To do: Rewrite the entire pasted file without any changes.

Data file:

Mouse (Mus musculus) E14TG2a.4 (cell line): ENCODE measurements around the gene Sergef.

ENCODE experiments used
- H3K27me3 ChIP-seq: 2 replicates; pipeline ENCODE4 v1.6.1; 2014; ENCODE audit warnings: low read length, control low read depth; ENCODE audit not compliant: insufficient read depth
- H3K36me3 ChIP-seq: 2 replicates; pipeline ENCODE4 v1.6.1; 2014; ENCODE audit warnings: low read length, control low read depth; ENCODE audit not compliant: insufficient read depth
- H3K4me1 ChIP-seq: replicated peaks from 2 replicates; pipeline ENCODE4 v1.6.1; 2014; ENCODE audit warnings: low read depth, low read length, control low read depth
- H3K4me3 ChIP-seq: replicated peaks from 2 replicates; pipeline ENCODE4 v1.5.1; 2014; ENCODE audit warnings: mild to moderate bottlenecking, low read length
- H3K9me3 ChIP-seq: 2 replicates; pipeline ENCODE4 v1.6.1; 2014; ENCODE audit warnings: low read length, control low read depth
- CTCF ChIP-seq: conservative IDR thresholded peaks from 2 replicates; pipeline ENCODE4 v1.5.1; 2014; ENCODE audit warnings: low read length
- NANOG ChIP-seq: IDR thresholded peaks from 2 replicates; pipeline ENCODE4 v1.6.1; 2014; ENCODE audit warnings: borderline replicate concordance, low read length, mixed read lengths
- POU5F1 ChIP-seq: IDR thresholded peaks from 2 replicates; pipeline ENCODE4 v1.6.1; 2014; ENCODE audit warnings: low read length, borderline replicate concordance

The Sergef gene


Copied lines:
Mouse (Mus musculus) E14TG2a.4 (cell line): ENCODE measurements around the gene Sergef.

ENCODE experiments used
- H3K27me3 ChIP-seq: 2 replicates; pipeline ENCODE4 v1.6.1; 2014; ENCODE audit warnings: low read length, control low read depth; ENCODE audit not compliant: insufficient read depth
- H3K36me3 ChIP-seq: 2 replicates; pipeline ENCODE4 v1.6.1; 2014; ENCODE audit warnings: low read length, control low read depth; ENCODE audit not compliant: insufficient read depth
- H3K4me1 ChIP-seq: replicated peaks from 2 replicates; pipeline ENCODE4 v1.6.1; 2014; ENCODE audit warnings: low read depth, low read length, control low read depth
- H3K4me3 ChIP-seq: replicated peaks from 2 replicates; pipeline ENCODE4 v1.5.1; 2014; ENCODE audit warnings: mild to moderate bottlenecking, low read length
- H3K9me3 ChIP-seq: 2 replicates; pipeline ENCODE4 v1.6.1; 2014; ENCODE audit warnings: low read length, control low read depth
- CTCF ChIP-seq: conservative IDR thresholded peaks from 2 replicates; pipeline ENCODE4 v1.5.1; 2014; ENCODE audit warnings: low read length
- NANOG ChIP-seq: IDR thresholded peaks from 2 replicates; pipeline ENCODE4 v1.6.1; 2014; ENCODE audit warnings: borderline replicate concordance, low read length, mixed read lengths
- POU5F1 ChIP-seq: IDR thresholded peaks from 2 replicates; pipeline ENCODE4 v1.6.1; 2014; ENCODE audit warnings: low read length, borderline replicate concordance

The Sergef gene